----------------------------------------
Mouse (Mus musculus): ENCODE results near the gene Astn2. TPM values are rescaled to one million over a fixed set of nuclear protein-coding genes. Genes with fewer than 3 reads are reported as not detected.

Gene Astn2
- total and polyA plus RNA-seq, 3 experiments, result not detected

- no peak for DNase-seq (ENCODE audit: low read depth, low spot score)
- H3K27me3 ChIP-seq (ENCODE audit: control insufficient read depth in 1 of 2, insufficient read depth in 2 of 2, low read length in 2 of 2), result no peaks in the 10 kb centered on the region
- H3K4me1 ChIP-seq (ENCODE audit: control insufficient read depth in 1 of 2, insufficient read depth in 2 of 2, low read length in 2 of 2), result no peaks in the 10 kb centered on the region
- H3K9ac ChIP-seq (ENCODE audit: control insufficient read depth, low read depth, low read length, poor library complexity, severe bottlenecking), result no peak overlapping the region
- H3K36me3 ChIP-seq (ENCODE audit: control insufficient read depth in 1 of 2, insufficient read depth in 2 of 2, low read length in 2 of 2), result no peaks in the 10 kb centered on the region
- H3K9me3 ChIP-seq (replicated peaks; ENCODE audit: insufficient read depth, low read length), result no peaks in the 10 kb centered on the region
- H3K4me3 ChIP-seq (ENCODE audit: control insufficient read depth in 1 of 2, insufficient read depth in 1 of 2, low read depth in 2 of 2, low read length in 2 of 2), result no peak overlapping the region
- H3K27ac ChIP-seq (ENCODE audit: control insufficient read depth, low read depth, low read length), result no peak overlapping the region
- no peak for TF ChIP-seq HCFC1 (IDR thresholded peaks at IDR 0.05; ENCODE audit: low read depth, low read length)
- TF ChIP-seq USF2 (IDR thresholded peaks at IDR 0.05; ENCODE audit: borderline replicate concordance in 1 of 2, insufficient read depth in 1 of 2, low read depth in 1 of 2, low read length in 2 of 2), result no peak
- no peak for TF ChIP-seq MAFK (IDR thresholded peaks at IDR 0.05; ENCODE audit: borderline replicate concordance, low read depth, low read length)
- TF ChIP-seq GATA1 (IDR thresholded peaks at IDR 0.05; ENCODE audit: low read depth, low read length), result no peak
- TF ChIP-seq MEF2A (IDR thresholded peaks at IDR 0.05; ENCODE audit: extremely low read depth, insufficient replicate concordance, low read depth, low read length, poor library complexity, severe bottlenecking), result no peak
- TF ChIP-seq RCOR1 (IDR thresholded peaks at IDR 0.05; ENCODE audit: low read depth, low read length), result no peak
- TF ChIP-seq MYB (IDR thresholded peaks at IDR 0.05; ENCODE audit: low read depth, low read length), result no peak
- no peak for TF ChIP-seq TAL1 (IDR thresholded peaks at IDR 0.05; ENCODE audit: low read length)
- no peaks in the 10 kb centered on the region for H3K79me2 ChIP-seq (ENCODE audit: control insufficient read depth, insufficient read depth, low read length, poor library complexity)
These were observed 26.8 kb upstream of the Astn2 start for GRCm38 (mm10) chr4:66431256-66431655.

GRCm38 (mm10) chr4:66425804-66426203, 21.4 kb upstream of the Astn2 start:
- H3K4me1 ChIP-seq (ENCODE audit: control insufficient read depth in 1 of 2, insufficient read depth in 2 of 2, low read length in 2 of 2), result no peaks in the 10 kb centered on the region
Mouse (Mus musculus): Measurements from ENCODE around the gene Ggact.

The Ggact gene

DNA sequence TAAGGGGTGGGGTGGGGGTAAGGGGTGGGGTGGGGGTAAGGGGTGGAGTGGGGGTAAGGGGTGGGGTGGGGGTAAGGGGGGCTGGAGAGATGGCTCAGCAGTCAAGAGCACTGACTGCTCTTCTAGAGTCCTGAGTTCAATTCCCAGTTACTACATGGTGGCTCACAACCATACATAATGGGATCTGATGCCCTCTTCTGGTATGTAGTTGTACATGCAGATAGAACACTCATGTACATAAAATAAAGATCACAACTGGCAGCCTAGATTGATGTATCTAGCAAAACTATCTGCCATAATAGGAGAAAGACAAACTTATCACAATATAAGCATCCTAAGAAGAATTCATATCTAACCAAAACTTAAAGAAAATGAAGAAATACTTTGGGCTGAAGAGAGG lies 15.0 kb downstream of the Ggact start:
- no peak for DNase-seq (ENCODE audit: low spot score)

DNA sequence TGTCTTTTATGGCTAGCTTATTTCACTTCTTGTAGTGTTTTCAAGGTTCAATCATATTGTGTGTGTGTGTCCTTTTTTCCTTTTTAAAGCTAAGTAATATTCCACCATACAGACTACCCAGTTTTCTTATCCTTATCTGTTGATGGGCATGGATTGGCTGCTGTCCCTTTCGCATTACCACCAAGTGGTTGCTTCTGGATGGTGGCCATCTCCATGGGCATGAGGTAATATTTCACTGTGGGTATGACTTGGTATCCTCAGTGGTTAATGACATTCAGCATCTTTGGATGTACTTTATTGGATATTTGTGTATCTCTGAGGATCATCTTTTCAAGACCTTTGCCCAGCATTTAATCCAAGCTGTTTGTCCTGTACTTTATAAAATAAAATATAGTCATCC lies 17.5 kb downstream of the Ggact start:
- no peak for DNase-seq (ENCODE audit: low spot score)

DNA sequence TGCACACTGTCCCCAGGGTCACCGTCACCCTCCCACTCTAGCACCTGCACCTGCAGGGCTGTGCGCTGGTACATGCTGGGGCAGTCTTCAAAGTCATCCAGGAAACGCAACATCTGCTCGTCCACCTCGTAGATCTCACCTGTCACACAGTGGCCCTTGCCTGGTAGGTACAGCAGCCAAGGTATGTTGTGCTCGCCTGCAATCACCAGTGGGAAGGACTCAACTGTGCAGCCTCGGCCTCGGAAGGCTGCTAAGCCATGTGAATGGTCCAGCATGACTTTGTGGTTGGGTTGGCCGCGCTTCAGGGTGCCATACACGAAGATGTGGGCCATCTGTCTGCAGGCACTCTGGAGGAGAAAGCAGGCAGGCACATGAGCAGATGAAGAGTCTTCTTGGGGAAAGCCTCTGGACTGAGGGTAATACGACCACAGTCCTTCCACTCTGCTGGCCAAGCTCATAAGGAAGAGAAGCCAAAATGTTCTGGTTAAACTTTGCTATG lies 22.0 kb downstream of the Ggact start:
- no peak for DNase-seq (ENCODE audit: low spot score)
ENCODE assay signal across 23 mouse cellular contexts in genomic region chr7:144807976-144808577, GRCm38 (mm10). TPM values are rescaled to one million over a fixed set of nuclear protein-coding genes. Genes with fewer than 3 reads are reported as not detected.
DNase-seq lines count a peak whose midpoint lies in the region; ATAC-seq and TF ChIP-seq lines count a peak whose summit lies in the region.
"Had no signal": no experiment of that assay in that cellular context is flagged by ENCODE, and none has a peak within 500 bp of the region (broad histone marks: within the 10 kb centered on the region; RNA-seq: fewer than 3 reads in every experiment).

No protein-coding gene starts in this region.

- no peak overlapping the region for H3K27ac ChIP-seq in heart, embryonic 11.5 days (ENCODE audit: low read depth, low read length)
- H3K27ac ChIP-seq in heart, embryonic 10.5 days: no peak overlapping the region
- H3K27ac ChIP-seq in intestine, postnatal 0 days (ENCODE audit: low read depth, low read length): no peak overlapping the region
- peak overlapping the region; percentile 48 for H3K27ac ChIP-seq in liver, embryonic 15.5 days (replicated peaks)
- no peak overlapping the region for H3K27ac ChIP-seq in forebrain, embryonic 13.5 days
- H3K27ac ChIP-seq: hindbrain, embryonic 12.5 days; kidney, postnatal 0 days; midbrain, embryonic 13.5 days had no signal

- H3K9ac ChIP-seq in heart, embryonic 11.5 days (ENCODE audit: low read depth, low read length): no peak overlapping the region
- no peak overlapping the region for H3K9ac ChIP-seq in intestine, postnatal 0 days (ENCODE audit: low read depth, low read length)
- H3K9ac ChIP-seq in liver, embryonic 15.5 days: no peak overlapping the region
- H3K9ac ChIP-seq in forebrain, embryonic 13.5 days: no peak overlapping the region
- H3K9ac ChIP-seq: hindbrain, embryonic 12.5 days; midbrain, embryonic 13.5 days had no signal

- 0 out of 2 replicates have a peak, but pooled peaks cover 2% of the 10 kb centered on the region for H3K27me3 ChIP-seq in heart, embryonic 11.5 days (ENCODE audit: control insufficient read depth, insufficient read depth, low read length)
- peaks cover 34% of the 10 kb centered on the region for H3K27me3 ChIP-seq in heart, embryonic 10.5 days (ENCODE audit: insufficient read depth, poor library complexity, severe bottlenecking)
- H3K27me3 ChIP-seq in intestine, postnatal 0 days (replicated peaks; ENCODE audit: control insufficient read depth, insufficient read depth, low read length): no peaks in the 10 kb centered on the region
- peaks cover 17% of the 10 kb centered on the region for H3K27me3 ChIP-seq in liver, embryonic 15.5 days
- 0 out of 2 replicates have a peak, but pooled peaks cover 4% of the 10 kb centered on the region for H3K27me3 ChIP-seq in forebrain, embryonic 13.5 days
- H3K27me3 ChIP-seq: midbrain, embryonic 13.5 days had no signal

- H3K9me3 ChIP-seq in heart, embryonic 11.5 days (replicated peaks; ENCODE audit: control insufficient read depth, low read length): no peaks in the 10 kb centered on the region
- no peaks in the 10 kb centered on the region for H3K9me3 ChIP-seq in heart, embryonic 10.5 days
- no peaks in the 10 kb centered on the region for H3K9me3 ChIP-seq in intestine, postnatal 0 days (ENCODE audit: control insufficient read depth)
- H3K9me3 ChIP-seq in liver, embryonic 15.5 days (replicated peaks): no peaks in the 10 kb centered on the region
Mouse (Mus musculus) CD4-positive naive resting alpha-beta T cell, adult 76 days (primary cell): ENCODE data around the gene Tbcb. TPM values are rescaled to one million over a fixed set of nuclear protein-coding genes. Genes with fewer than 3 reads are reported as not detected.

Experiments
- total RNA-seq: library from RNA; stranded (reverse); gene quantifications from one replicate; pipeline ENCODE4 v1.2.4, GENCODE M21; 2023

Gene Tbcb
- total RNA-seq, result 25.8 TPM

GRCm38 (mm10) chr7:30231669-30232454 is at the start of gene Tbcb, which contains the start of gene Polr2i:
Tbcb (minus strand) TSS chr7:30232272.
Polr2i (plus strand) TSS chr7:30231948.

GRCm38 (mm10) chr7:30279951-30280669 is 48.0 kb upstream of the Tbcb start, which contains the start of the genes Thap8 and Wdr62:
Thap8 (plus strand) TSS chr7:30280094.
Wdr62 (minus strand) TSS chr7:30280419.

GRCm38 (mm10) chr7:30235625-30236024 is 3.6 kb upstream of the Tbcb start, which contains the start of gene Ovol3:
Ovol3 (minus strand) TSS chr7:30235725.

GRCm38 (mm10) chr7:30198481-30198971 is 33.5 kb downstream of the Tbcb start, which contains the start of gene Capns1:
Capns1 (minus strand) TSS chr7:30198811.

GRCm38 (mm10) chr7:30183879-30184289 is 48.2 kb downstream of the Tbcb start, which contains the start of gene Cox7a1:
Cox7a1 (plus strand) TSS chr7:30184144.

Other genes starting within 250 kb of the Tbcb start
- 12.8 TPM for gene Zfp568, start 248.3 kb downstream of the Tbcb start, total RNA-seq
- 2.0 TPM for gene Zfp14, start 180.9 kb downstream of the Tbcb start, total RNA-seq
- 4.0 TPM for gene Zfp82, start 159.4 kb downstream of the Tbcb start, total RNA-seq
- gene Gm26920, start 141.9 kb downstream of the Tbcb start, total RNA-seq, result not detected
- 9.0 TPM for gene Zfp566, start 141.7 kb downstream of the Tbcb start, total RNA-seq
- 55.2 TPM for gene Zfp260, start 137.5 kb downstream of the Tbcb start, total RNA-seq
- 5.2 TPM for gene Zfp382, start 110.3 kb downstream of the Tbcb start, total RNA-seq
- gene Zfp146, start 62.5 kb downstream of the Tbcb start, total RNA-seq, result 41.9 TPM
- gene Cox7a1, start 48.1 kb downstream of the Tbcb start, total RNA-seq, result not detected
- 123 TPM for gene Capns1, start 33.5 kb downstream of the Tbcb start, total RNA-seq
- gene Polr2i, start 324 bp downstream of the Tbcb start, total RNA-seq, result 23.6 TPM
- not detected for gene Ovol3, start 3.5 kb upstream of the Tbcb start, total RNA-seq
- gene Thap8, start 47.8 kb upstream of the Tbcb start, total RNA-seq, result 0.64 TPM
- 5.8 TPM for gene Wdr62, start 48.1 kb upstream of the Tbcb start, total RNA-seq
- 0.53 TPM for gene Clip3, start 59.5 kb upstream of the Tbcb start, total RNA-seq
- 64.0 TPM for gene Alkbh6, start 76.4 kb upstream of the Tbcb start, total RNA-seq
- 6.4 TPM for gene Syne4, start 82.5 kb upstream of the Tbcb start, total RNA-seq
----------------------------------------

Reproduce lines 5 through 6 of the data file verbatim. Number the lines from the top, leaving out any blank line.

- H3K27me3 ChIP-seq (ENCODE audit: control insufficient read depth in 1 of 2, insufficient read depth in 2 of 2, low read length in 2 of 2), result no peaks in the 10 kb centered on the region
- H3K4me1 ChIP-seq (ENCODE audit: control insufficient read depth in 1 of 2, insufficient read depth in 2 of 2, low read length in 2 of 2), result no peaks in the 10 kb centered on the region